Automating the laborious process of manually tagging building infrastructure assets within laser-point cloud data is a Holy Grail ideal that promises to save time and money. A recently updated suite of software eases that manual workflow and allows hardware and software platforms from various vendors to work in conjunction.
"We go straight from the laser-scan data to intelligent 3D design," says Gary Farrow, vice president of 3D data-capture business management, LFM Software, AVEVA Group, Cambridge, U.K.
With LFM Modeller, users can view point-cloud data in a 3D environment the company dubs Bubble View.
"The Bubble View is pretty slick-looking," says Kevin Grover, a laser-scan specialist and chief of geomatics practice at Stantec Geomatics Ltd., Edmonton, Canada. Bubble View is designed to ease the process of picking through point clouds by visually smoothing out surfaces. When users click on scanned objects in Bubble View, the software will suggest a list of probable labels.
"It's semiautomatic," says Farrow. If the software were to be run fully automatically, the quality-assurance cleanup process would take longer than manually guiding the software through, he adds.
"The other nice thing about the LFM package is it's neutral," says Grover. By "neutral" he means LFM software accepts scan data captured from different hardware devices. It also can output files that work for Bentley, Autodesk, Intergraph, AVEVA and other CAD software.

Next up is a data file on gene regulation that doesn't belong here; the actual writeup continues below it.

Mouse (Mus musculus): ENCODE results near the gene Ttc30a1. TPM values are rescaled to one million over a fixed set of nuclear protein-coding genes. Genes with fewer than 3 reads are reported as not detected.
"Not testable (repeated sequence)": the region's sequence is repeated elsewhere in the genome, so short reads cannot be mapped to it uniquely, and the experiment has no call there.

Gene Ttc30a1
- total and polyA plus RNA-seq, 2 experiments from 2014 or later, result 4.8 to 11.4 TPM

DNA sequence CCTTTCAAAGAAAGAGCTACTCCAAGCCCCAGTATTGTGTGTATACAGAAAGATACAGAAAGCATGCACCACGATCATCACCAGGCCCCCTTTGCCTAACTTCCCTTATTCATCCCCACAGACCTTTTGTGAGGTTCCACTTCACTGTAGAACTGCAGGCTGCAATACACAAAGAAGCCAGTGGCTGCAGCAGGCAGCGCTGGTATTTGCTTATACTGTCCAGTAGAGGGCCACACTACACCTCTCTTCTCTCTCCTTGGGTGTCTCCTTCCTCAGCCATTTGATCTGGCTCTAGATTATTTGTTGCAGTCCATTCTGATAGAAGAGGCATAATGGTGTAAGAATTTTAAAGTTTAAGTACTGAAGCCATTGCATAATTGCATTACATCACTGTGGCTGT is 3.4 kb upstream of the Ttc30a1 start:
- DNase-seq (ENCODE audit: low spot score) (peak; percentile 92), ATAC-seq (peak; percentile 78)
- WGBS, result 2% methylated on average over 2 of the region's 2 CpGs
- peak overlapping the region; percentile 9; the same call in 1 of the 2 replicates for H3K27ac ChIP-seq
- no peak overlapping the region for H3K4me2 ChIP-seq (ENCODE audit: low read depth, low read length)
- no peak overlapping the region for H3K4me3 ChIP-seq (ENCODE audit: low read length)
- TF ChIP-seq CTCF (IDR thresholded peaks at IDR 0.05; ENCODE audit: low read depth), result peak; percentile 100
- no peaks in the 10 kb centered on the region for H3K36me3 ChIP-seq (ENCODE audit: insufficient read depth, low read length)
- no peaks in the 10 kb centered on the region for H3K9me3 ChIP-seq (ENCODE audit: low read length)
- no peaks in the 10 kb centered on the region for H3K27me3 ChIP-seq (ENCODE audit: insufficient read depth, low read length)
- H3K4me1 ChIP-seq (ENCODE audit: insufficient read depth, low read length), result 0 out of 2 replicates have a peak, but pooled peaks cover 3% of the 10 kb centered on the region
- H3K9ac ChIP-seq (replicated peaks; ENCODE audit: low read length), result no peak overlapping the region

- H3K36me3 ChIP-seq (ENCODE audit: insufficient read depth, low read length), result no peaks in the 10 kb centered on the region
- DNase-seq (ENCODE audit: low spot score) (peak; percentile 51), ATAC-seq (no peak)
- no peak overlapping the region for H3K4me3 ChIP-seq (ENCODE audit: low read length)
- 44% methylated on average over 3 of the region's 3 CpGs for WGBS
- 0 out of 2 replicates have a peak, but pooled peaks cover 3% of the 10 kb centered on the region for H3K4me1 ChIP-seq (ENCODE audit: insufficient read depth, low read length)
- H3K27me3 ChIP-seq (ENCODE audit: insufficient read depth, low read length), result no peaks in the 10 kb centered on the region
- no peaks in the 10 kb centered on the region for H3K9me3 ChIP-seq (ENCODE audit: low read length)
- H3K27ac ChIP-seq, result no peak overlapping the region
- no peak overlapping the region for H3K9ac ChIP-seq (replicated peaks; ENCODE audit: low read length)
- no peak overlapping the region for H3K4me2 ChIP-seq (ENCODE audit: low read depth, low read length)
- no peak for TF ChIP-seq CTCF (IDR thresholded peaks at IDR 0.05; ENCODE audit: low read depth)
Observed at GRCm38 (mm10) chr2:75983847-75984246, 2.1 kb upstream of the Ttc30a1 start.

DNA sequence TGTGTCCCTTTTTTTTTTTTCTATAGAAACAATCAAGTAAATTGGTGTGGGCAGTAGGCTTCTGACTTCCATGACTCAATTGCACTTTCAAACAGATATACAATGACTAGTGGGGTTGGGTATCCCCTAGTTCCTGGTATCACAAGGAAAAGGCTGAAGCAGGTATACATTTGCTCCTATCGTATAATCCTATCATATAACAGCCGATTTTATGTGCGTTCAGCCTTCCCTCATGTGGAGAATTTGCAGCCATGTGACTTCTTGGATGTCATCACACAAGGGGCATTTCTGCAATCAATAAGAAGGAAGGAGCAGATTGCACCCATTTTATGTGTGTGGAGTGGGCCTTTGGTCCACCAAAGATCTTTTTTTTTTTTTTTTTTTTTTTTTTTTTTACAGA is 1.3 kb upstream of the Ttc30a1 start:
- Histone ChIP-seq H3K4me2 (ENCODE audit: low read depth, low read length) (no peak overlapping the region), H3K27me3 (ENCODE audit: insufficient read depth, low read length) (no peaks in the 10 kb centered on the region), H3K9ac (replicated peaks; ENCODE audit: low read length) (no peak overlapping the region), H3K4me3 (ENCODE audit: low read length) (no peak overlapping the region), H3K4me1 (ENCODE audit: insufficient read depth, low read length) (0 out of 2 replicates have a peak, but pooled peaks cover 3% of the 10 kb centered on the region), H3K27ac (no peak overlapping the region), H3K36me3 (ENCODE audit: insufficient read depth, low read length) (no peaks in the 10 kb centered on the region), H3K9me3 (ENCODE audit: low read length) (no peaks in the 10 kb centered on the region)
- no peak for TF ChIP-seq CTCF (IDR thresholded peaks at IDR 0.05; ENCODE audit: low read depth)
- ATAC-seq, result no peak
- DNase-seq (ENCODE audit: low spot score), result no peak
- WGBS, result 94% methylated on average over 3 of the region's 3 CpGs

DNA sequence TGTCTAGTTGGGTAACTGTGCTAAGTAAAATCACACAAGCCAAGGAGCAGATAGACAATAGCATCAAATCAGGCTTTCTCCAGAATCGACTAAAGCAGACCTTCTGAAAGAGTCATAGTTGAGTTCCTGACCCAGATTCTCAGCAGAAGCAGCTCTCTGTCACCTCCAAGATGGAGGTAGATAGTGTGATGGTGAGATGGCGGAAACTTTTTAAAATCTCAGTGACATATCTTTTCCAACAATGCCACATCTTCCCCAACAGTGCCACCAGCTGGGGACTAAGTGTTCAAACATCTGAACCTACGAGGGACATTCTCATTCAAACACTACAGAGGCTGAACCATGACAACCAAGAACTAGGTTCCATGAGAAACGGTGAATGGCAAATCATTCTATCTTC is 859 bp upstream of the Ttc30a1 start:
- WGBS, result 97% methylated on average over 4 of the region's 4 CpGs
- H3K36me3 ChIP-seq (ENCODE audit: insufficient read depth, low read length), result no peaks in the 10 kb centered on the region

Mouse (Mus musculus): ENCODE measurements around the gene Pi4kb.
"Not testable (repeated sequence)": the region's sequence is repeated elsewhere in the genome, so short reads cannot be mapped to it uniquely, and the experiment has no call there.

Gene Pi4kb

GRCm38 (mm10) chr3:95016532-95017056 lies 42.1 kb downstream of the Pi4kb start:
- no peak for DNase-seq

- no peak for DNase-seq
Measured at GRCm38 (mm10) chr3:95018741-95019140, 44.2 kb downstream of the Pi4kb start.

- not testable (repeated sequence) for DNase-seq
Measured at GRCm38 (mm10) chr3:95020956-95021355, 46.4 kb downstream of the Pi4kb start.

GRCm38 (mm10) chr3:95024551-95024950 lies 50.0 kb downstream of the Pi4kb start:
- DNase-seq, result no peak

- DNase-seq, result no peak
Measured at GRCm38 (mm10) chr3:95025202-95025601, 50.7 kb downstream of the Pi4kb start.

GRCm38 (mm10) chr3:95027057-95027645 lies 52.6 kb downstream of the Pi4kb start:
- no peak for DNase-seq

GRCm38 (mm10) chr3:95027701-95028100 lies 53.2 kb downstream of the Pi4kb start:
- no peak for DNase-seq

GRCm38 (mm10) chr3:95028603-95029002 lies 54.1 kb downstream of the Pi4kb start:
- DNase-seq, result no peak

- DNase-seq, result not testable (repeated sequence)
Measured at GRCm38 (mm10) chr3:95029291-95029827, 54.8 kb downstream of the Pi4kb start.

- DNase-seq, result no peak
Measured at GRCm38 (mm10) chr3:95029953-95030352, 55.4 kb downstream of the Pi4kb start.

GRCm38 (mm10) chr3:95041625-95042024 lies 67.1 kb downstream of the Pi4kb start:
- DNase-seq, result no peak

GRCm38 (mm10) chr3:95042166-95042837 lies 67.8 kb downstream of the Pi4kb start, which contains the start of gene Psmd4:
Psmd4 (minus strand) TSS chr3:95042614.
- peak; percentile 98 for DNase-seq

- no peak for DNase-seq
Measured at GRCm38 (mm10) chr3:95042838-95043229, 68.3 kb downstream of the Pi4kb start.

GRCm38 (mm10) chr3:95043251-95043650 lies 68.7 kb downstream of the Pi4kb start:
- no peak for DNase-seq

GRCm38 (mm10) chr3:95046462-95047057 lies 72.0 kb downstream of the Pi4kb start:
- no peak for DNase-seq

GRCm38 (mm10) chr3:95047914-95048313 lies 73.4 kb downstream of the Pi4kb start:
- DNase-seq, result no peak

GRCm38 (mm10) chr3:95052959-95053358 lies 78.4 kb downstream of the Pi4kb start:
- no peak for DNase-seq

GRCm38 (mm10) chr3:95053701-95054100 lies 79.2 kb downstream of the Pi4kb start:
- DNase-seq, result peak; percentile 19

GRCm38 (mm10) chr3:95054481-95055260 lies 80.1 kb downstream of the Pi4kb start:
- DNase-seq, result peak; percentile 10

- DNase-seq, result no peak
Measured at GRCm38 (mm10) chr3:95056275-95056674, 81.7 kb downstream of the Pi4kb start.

Farrow says accommodating so many platforms is a challenging and expensive programming process. "It's a big investment," he says. But versatility is one of LFM's biggest selling points. Farrow says the versatility allows customers to use the system that's best for them. For example, Farrow says he sees scanners being used in many non-traditional ways, such as mounting "a scanner on a wearable Steadicam vest with a jib arm and walking while scanning." LFM makes it easier to work with this scan data, too.
LFM's recent update further expands its versatility, allowing point-cloud data to be taken into Revit and into an online viewer called LFM Server. "The server is good for sharing and streaming the point-cloud data from desktops," says Stantec's Grover. The lightweight LFM Server also can be used to enter Bubble View and tag assets within a browser. Grover says it is an alternative to using processor-heavy 3D modeling software to view and tag assets.